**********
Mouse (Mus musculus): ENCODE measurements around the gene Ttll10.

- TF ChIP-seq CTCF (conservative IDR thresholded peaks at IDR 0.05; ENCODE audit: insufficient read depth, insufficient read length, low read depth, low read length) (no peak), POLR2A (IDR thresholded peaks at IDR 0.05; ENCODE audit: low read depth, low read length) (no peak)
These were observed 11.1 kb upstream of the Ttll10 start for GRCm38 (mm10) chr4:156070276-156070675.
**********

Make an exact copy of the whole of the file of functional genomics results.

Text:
Mouse (Mus musculus): ENCODE measurements around the gene Ttll10.

- TF ChIP-seq CTCF (conservative IDR thresholded peaks at IDR 0.05; ENCODE audit: insufficient read depth, insufficient read length, low read depth, low read length) (no peak), POLR2A (IDR thresholded peaks at IDR 0.05; ENCODE audit: low read depth, low read length) (no peak)
These were observed 11.1 kb upstream of the Ttll10 start for GRCm38 (mm10) chr4:156070276-156070675.